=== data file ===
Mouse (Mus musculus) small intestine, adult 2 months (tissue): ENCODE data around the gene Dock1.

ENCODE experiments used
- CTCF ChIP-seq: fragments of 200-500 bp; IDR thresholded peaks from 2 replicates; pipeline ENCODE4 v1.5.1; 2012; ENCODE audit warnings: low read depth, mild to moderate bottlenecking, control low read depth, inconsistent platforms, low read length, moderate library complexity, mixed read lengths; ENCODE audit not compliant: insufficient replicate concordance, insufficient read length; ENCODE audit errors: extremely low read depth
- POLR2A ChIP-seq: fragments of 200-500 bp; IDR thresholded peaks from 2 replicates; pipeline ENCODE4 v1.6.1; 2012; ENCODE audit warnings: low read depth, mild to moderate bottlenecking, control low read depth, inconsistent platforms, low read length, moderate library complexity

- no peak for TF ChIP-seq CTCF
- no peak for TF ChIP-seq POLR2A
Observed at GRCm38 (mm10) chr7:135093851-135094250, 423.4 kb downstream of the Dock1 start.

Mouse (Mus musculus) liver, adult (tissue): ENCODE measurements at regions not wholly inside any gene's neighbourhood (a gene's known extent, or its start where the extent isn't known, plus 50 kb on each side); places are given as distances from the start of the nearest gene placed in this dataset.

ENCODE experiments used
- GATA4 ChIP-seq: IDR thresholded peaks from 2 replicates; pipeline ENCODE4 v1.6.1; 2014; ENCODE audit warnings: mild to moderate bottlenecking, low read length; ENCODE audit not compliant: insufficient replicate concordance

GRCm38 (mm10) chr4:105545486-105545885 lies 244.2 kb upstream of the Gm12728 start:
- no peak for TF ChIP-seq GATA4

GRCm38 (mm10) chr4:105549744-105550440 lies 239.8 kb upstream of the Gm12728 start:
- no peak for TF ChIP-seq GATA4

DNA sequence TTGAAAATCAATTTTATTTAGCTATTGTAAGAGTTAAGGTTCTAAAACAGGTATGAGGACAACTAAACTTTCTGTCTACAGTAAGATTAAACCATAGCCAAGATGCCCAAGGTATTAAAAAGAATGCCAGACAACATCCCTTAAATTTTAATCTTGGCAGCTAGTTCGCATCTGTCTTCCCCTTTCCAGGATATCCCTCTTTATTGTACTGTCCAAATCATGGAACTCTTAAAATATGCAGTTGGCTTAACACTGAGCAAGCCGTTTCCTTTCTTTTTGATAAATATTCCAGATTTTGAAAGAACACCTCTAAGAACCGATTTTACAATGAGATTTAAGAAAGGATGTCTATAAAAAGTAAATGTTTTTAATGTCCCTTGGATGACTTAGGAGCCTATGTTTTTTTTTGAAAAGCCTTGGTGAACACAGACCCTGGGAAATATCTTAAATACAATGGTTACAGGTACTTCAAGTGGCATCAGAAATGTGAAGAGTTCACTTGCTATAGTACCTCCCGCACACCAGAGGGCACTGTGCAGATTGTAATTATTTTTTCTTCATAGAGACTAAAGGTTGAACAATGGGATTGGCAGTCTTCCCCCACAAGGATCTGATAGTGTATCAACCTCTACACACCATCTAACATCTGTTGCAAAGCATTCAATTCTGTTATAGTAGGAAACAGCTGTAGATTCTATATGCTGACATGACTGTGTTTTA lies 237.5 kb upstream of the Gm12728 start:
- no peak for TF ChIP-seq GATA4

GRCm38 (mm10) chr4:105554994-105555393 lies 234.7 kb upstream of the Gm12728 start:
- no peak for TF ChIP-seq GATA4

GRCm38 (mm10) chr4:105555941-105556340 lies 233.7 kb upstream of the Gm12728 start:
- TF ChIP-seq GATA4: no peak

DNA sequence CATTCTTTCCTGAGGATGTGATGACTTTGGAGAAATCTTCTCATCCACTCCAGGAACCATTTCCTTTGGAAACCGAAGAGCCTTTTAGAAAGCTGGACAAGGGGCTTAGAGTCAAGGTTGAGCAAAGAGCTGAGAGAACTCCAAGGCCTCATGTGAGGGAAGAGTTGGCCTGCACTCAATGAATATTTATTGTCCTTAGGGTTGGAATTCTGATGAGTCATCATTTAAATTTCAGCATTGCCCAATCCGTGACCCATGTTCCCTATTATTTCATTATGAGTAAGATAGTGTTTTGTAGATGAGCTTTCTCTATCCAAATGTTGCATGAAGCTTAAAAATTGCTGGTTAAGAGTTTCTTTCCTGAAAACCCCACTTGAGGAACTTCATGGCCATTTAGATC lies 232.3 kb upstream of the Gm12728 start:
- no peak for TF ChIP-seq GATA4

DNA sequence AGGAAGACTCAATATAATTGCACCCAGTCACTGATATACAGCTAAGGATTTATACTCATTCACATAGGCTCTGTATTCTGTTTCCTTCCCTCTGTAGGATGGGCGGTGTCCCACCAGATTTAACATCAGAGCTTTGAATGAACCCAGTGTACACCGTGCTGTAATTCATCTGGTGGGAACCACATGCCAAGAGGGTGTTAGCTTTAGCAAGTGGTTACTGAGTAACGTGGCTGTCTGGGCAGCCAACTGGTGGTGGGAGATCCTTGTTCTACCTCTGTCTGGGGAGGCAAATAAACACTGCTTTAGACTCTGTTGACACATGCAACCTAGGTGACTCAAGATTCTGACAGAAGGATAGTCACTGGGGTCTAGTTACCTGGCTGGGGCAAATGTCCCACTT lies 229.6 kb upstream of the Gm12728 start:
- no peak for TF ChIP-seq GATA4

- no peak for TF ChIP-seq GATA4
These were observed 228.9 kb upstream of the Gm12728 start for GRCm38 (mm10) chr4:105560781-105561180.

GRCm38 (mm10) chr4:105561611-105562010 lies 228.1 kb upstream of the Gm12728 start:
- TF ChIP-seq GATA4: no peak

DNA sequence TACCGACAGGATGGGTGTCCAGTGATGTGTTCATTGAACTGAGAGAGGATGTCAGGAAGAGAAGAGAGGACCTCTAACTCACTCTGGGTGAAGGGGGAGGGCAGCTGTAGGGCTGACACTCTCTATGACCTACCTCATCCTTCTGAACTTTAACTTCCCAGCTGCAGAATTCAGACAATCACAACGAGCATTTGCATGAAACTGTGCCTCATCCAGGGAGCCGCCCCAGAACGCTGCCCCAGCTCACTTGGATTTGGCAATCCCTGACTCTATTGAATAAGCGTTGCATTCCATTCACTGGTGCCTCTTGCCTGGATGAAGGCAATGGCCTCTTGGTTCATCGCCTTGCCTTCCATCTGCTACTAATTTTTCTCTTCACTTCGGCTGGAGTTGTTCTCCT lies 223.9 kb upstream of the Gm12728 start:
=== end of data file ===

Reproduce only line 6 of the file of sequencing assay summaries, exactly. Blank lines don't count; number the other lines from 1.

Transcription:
- no peak for TF ChIP-seq POLR2A